FCC Seeks Input on Spectrum Use in Tribal and Native Hawaiian Communities.  On August 4, 2023, the WTB and Office of Native Affairs and Policy released a Public Notice seeking comment on Tribal Nation and Native Hawaiian access to spectrum, including the extent to which Tribal Nations and the Native Hawaiian Community have been able to successfully access spectrum through secondary market transactions.  It also notes that the FCC’s new Enhanced Competition Incentive Program is expected to be launched later this year, and the Commission plans to monitor the effectiveness of the program for Tribal Nations.  Accordingly, the Public Notice seeks comment on the status quo now to develop a baseline for future comparison.  The Public Notice also seeks comment on access to spectrum through other frameworks like the Citizens Broadband Radio Service (“CBRS”) band, unlicensed spectrum in White Spaces, and the 5 GHz band.  The Public Notice notes that the information collected will be used as the Commission develops and implements new and existing policy initiatives designed to increase connectivity in Tribal communities.  Comments are due November 30, 2023.

FCC Provides Further Relief to the NFL for Communications Using 3.5 GHz Spectrum.  On August 16, 2023, the WTB issued an Order granting the NFL’s request for a second extension of its 3.5 GHz band CBRS communications waiver through the 2023-2024 NFL season for its coach-to-coach communications system.  Although the NFL requested a two-year extension of the waiver, the WTB found that a conditional waiver limited to one season is sufficient to allow the NFL to complete its due diligence on a rules-compliant technical solution for its system and is appropriate due to the evolving CBRS landscape.  The WTB requires the NFL to comply with the same conditions discussed in its 2021 Waiver Order and 2022 Waiver Extension Order and also includes a modified version of the conditions proposed by NCTA.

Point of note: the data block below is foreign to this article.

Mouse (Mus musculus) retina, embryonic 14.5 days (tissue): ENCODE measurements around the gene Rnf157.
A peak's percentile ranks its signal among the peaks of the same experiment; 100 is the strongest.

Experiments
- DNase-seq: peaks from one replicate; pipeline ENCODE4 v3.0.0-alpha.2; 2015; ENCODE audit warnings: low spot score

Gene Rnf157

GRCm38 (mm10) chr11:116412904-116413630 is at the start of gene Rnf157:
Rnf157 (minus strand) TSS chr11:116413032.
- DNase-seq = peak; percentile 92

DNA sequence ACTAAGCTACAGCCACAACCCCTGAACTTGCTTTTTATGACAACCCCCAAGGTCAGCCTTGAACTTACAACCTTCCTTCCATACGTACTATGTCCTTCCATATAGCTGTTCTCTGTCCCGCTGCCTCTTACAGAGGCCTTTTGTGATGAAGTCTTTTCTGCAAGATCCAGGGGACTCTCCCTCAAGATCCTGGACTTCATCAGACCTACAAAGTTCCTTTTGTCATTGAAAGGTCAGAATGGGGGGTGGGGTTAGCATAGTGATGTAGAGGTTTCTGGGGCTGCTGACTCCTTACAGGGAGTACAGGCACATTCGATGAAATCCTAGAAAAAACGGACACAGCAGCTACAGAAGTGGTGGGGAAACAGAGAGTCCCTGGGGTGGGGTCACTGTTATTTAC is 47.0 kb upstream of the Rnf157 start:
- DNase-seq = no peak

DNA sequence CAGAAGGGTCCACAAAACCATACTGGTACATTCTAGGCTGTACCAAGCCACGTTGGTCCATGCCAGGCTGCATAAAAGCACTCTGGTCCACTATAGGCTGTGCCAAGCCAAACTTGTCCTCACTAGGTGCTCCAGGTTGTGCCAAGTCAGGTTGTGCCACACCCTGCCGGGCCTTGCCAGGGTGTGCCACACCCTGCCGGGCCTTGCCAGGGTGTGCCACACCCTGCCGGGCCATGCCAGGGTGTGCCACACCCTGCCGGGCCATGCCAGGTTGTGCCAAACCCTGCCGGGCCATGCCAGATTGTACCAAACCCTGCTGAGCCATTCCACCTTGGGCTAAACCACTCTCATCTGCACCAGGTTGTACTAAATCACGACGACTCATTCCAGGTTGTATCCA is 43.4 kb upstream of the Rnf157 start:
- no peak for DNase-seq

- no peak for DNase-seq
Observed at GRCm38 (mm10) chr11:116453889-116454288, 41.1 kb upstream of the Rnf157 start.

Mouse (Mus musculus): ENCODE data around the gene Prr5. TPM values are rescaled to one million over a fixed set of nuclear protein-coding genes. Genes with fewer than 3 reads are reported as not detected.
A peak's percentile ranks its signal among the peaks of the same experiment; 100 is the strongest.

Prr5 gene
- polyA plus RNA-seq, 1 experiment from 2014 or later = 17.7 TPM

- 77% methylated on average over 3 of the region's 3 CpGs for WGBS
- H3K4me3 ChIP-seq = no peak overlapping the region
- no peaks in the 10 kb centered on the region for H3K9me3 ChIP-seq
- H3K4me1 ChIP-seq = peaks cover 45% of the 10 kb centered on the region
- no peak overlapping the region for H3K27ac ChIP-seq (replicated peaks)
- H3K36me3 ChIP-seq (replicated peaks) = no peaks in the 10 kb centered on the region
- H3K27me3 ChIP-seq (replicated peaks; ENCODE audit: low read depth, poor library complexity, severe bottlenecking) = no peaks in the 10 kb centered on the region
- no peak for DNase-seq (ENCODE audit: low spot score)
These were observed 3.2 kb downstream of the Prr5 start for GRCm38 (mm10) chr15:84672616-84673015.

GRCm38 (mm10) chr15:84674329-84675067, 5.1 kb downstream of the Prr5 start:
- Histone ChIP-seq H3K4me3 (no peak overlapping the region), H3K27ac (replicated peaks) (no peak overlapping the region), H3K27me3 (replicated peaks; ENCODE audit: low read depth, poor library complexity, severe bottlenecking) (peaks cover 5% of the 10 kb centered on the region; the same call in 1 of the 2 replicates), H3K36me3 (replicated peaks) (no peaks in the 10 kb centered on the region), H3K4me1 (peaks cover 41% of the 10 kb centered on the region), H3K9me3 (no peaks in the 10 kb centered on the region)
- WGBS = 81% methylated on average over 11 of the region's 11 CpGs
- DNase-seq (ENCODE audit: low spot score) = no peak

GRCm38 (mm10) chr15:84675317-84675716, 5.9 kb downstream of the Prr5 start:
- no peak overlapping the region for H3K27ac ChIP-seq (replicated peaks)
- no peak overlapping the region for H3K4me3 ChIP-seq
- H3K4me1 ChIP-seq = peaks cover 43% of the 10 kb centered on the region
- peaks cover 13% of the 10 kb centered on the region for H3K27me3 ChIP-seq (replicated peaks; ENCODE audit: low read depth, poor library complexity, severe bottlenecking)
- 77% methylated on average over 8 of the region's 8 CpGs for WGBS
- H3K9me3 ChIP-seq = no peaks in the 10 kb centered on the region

NTIA and FCC Announce the Use of a New System for Coordinating Federal Use of the 3.5 GHz Band.  In response to a letter from NTIA notifying the FCC that it is replacing the current manual scheduling portal system used to protect certain federal facilities from CBRS operations in the 3.5 GHz band with the automated Telecommunications Advanced Research and Dynamic Spectrum Sharing System (“TARDyS3”), the WTB and the Office of Engineering and Technology (“OET”) released a Public Notice (1) directing Spectrum Access System (“SAS”) administrators to use the new TARDyS3 portal in place of the manual scheduling portal currently used to activate portal-activated dynamic protection areas, and (2) noting the addition of the U.S. Naval Air Station at Patuxent River, Maryland as a protected facility operated by the Department of Defense (“DoD”).  The WTB and OET also released an Order waiving Section 96.63(n)(1) of the FCC’s rules, which prohibits SAS connectivity with a federal database, for SAS administrators.  The waiver will facilitate SAS administrators’ use of the TARDyS3 portal, since it will be managed by DoD and will include information on DoD operations.

FCC Certifies Clearing for an Additional C-band Satellite Operator.  On August 9, 2023, the WTB released an Order validating the Phase II Certification filed by SES Americom, Inc. (“SES”) for clearing the C-band for commercial wireless services.  The WTB found that the Phase II Certification satisfied the FCC’s required criteria and explained that no challenges were filed to SES’s Certification.  The WTB included the same conditions as it did for other satellite operators who filed Phase II Certifications and had their certifications validated.  Specifically, if after the disbursement of SES’s Accelerated Relocation Payment the WTB finds that SES should have transitioned additional earth stations, antennas, or feeds, SES will be required to complete all Phase II transition work relating to such earth stations, antennas, or feeds “in a prompt and effective manner.”